Simulating Brains

Researchers: Haline Schendan

This is EU-Marie Curie Career Integration Grant (CIG) EU FP7-PEOPLE-2011-CIG

Grounded (embodied) cognition theory proposes that cognition is grounded in processing of sensor-imotor information. The main proposal for how this information grounds cognition is mental simulation. This process has been suggested to depend primarily on hierarchically-organised, convergence-divergence zones in association cortex. However, no direct neural tests of mental simulation or this mechanism have been done. This project will test crucial timing predictions. By this account, processing proceeds sequentially from uni-modal areas in one modality through multimodal association areas and then out to other uni-modal areas. To test this, the project aims to determine how and when processing sensor-imotor features in the human brain affects the cortical dynamics as they unfold over time for visual object cognition. The researchers multi-state interactive account of the cortical dynamics for visual object cognition predicts the timing and location of effects. Such precise predictions allow the most powerful conclusions from neuroscience data. High-density, event-related potentials have the time precision needed. Functional magnetic resonance imaging, which has higher spatial precision, helps localise effects. Transcranial magnetic stimulation disrupts perceptual or motor processing briefly to test the causal role. To integrate human and non-linguistic animal data in future computational models, studies focus on objects (i.e. not words) in the visual modality that dominates in humans.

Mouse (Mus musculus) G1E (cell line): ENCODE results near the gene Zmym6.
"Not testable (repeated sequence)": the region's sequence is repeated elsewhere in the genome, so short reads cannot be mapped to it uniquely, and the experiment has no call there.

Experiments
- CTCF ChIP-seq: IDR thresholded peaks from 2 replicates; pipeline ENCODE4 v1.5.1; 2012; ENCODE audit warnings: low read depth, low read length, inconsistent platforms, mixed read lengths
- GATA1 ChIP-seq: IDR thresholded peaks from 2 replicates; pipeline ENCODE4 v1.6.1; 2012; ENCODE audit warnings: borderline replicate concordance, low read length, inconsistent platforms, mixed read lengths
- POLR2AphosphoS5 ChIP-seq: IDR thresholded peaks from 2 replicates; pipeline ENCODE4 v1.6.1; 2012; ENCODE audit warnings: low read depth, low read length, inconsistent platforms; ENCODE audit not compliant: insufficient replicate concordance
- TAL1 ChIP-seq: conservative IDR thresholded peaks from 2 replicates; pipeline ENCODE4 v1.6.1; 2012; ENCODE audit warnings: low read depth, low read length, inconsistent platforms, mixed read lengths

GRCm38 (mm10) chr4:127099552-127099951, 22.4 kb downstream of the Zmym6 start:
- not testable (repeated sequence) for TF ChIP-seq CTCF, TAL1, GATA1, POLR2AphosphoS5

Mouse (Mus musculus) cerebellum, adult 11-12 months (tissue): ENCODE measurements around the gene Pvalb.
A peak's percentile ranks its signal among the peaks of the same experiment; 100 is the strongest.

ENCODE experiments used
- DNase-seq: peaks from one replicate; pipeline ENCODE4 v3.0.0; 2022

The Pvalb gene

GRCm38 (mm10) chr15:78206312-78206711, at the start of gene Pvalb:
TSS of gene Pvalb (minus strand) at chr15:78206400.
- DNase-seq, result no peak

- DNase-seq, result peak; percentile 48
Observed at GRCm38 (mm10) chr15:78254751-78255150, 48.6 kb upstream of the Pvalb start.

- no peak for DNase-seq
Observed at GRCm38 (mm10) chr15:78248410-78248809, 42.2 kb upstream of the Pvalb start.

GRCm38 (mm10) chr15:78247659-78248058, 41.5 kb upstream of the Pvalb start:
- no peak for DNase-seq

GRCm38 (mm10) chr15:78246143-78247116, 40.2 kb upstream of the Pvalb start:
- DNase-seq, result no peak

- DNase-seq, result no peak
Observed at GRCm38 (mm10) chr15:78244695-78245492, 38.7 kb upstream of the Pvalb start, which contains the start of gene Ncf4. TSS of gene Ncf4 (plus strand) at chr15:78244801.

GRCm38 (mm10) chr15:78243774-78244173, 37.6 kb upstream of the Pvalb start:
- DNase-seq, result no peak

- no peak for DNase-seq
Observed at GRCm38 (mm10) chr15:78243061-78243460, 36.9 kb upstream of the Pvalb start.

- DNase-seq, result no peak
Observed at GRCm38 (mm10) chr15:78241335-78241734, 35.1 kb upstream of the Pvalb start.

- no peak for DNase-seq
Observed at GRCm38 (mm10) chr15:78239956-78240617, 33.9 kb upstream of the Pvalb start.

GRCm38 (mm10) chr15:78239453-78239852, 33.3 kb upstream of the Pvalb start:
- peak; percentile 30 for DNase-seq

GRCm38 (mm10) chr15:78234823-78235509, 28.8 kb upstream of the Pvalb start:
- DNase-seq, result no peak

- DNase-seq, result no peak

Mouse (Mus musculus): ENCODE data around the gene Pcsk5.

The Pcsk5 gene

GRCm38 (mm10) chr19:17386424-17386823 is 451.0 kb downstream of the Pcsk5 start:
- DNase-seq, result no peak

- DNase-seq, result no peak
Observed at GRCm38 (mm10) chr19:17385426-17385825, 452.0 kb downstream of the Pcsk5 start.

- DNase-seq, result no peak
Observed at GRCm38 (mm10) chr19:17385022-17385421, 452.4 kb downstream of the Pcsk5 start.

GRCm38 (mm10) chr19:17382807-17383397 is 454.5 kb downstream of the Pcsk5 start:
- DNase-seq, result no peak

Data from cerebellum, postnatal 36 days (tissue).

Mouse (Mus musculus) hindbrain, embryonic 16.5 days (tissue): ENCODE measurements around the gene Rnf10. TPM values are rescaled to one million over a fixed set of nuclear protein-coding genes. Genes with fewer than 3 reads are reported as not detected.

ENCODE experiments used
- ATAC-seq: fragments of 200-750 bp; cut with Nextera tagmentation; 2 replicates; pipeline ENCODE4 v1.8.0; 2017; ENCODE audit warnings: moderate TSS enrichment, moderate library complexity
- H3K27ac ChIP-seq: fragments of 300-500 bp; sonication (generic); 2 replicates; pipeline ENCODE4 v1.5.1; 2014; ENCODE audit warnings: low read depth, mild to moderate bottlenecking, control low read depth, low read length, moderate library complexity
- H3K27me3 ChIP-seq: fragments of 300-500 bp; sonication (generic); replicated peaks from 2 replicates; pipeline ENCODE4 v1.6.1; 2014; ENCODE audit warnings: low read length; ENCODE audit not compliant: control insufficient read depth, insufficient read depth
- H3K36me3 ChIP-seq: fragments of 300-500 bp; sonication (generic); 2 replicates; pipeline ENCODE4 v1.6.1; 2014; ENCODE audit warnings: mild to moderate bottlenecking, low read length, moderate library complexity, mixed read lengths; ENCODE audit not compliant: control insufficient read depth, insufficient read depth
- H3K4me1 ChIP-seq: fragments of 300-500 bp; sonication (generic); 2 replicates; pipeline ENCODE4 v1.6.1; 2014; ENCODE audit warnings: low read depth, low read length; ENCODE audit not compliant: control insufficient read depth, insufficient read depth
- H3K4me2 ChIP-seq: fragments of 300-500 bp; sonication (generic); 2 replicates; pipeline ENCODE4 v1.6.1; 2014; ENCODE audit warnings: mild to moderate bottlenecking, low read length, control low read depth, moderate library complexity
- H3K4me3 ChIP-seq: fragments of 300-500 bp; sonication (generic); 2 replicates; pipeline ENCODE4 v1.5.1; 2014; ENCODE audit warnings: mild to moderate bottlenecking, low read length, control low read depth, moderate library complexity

This project will for the first time reveal how, when, and how much processing modal features (colour, motion, shape, size, orientation and actions) affects the temporal dynamics of cortical processes supporting visual object cognition and the causal role of such sensor-imotor processing. Such findings will test key timing predictions of the proposed cortical mechanism of how mental simulation grounds cognition in sensor-imotor processing and determine how, when, and how much cognition is grounded.